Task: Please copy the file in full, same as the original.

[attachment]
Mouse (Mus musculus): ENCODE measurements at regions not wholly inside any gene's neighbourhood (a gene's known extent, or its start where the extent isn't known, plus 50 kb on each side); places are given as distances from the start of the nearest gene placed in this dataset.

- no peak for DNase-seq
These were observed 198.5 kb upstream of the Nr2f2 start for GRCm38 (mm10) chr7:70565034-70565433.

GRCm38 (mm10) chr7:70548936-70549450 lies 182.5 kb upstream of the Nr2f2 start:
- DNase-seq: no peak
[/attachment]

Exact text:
Mouse (Mus musculus): ENCODE measurements at regions not wholly inside any gene's neighbourhood (a gene's known extent, or its start where the extent isn't known, plus 50 kb on each side); places are given as distances from the start of the nearest gene placed in this dataset.

- no peak for DNase-seq
These were observed 198.5 kb upstream of the Nr2f2 start for GRCm38 (mm10) chr7:70565034-70565433.

GRCm38 (mm10) chr7:70548936-70549450 lies 182.5 kb upstream of the Nr2f2 start:
- DNase-seq: no peak